Due to my school revolving around white middle class Eurocentric perspective, most of the “stories” I was exposed to fell under that lens. This was very damaging to me as a young person because it did not expose me to the world around me and the people around me. Everyone has a story and there are many examples in the world that could have been used in my schooling to help us as young learners to gain accurate perspectives of our world. It is also important that everyone is represented and feels that they belong because everyone matters. Everyone’s story, life and their truth are important and should be valued authentically.

Reflection #8 (Citizenship)

In my early schooling I feel like I received a citizenship education by way of food drives, holiday gift donations and playground clean up. This is in line with developing a personally responsible citizen in myself and my classmates. Once I was in high school the direction in my education as a citizen shifted. I was involved in clubs and organizations that aligned opportunities for me in developing an involved participatory citizenship for my growth. I along with my peers and teachers would help plan fundraisers and awareness, an example would be a combination of clubs in December. All the high school organization dedicated leads to head a large committee to organize a grand scale drive. This time the students planned, initiated, organized everything for a massive benefit and supports to communities in need near and far. I feel that in my education I was able to develop citizenship by being exposed to more hands-on learning experiences. In high school specifically, we were able to learn about topics that had an impact on our community and in our world. We also elevated our learning about the topics and looked into what we could do to help alleviate the problems that were occurring. I believe it is important to try to teach citizenship to our students, and to get students invested and participating on tasks that will impact them and their world directly. Once someone is invested, it really can high light passion, desires, and knowledge to better this place we all call home.  

Reflection #7 (Treaty Education)

It is important and crucial to incorporate Treaty Education within our classrooms because: it acknowledges parts of our Canadian history; it will help students understand, building their awareness on what Treaties mean and why they are important; it will introduce the idea that we are all Treaty People; and help teach students respect and understanding for the Treaties and the importance of them. In the readings and videos all of them seemed to have the same message and that was that Treaty’s need to be respected and acknowledged. However, that can not be done unless people are able to become educated on the topic of Treaties and Treaty Education. By incorporating Treaty Education into the classroom along with Indigenous ways of knowing students at a young age will be able to see and understand how important Treaties are to our nation. It allows students to see different perspectives that they may have not been exposed to before incorporating Indigenous ways of knowing, it helps build relationships for the future. Treaty Ed also allows for celebration of our nation and understanding that without Treaties we would not be here today. Treaty Education and Indigenous ways of knowing is also something that can easily be applied to many subject areas, and it is important that it is. Whether it be math, or social studies Indigenous teachings allow for a more open and diverse learning setting for students, and can easily be applied to subject areas through a variety of outcome and indications.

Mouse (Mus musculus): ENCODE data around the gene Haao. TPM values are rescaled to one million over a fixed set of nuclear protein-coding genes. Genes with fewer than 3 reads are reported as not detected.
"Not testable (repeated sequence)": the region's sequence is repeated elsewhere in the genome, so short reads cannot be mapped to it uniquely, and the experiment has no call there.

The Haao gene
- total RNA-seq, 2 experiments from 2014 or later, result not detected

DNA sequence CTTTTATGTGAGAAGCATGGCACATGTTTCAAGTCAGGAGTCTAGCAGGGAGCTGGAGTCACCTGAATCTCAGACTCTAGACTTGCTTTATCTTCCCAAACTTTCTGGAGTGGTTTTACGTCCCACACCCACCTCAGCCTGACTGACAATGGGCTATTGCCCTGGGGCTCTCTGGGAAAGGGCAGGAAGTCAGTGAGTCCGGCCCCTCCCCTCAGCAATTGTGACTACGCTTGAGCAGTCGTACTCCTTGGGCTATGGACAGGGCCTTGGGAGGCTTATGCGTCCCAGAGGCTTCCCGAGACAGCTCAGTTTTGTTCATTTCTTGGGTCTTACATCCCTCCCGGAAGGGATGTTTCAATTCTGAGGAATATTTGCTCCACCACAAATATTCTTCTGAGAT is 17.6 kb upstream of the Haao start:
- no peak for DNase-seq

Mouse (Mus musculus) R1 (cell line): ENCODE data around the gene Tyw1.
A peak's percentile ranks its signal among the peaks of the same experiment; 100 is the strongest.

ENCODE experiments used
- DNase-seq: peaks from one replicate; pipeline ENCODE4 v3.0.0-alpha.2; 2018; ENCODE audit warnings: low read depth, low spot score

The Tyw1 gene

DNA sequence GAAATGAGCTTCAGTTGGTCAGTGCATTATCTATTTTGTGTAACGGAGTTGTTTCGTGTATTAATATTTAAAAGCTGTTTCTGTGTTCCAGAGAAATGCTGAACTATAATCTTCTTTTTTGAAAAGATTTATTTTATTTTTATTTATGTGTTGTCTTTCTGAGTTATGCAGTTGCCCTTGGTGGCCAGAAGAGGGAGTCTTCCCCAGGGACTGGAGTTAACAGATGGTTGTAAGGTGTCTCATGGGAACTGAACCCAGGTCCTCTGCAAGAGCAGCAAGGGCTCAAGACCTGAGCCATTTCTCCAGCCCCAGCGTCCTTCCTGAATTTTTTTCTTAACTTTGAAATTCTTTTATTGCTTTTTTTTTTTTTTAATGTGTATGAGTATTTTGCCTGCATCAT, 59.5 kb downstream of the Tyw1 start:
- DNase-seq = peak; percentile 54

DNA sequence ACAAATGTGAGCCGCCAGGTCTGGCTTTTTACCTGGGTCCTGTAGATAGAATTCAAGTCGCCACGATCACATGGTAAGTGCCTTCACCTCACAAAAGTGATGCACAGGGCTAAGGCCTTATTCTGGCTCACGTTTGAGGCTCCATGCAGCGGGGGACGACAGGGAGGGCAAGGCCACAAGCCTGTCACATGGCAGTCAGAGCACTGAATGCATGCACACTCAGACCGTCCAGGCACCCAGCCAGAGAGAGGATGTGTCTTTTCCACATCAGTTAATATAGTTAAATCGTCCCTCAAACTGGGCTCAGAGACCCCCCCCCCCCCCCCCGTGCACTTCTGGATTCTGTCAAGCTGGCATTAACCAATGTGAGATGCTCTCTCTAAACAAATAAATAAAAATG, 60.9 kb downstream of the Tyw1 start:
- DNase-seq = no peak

The notion that we are all Treaty people refers to the understanding that as citizens of Canada we are all a part of the Treaties therefore making us Treaty people. With this in mind it is important as future teachers and as educators that we acknowledge this to all of our students. In Claire’s video she talked about how important it is to teach Treaty Ed. She also emphasized the importance of teaching students in a low Indigenous population, because it helps break stereotypes and give knowledge to students of what it means to be a part of Treaties. It is important that students understand that we are all apart of Treaties and it is not just something that is applied to Indigenous people. As Canadians it is a part of us and our history, it acknowledges the roots of our nation and it is something that we need to understand, respect, and try our best to implement this idea and teachings within our classrooms.

Reflection #6 (Curriculum as Policy)

Upon reviewing the article, Curriculum Policy and the Politics of What Should Be Learned in School the title alone, politics very well describes how curriculum is developed and implemented. When there is a government in power, policies are applied to many matters that represents the platform of the party. This is dominated by public opinion in regards to setting these policies. Since, education is a commonality of all people, public opinion as to how school curriculum is considered and reviewed is driven by the government in power. Who gets what is very much developed by who is in power, do they want to stay in power and what the current influential groups are demanding from them. What surprised me from the reading is the impact of business corporations that can sway the direction of education policies, and how long reviews of education policies can take before curriculum is adapted. Also, curriculum decisions are weighed heavily by public debate, which goes beyond the classroom.